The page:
Upper Valley Tiny Homes could be a better option for people with similar interests, but a smaller budget. They offer various finished models in the ballpark of $30,000, along with an option to buy a basic framework that you can finish yourself to suit your own tastes.

4. Eco tiny houses.

Tiny Texas Houses is an excellent example of a tiny house contracting company that specializes in recycled, reused, up-cycled and other salvaged materials. They ship primarily throughout Texas and its adjoining states, but I’m sure they could be sweet-talked into working with you even if you live further away.

5. Keep tabs on social media.

This Facebook group is a great place to keep an eye out for updates to tiny house listings around the country, and get in touch with individuals looking to sell their home.

6. Consider living in a tiny house community.

Dancing Rabbit Eco-village was established some twenty years ago as a place for people to come together and strive to live in ecologically sustainable ways. Most of us dwell in tiny houses made with reclaimed or locally harvested materials, and they’re designed in ways that maximize comfort and functionality while minimized negative environmental impacts.

Equally importantly, we have set out to form an intentional community, where neighbors know one another, respect each other’s views, and work together toward common goals. A big part of that is sharing infrastructure, like bathrooms, bathing facilities, a computer lab and a jam-packed library.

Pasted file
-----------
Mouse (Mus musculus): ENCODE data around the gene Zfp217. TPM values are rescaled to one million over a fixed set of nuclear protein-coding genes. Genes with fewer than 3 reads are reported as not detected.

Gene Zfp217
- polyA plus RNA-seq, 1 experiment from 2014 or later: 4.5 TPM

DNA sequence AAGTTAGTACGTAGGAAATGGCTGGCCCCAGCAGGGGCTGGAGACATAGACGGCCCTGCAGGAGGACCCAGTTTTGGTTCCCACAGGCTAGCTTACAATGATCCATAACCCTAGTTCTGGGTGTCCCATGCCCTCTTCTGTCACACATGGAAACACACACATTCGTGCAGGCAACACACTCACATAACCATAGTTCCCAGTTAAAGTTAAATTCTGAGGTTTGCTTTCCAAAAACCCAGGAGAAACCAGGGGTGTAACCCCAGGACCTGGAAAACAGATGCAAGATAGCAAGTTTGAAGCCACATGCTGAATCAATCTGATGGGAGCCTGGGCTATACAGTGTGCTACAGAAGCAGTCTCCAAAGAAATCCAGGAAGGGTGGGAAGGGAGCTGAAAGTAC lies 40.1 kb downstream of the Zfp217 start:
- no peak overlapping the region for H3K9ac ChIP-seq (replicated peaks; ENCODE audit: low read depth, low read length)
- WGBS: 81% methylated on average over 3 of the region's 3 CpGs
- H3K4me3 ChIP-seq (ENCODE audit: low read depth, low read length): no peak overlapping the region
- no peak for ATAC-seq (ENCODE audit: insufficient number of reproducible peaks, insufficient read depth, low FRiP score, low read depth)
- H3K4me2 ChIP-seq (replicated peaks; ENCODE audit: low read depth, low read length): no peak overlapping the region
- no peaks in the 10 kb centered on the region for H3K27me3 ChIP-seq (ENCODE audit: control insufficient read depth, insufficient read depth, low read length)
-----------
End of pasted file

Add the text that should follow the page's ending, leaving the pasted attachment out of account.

We meet weekly for a community potluck, and regularly gather to sing folksongs, play games or just hang out. We share kitchens and cooking duties. We share four vehicles among over fifty people. And best of all, there is an amazing eco-B&B within a few minutes’ walk from anywhere in the village, called the Milkweed Mercantile. (Thursday is pizza night!)

As a result, many of us haven’t needed to build our own kitchens and showers, because we share infrastructure with others. This vastly reduces the cost to live in a tiny house, (especially for first time home owners,) while fostering strong social connections among friends and empowering us to live a more ecological lifestyle. We also have spots available for rent, if you decide to pay us a visit and then choose to stay.

7. Dancing Rabbit Eco-village:

The Bearmobile, a basic tiny house on wheels ready to be customized and turned into something truly unique.

– Strawtron: a two-story tiny house with a living roof and a balcony.

– Morel: a beautiful tiny house with established gardens, a cistern and some of the most striking stained glass windows I’ve ever seen.

Bluestem: a studio style tiny house for a family, with its own kitchen and adjoining gardens.

– Tamar’s Cottage: a cozy tiny house made with natural building techniques and some of the best views in the area.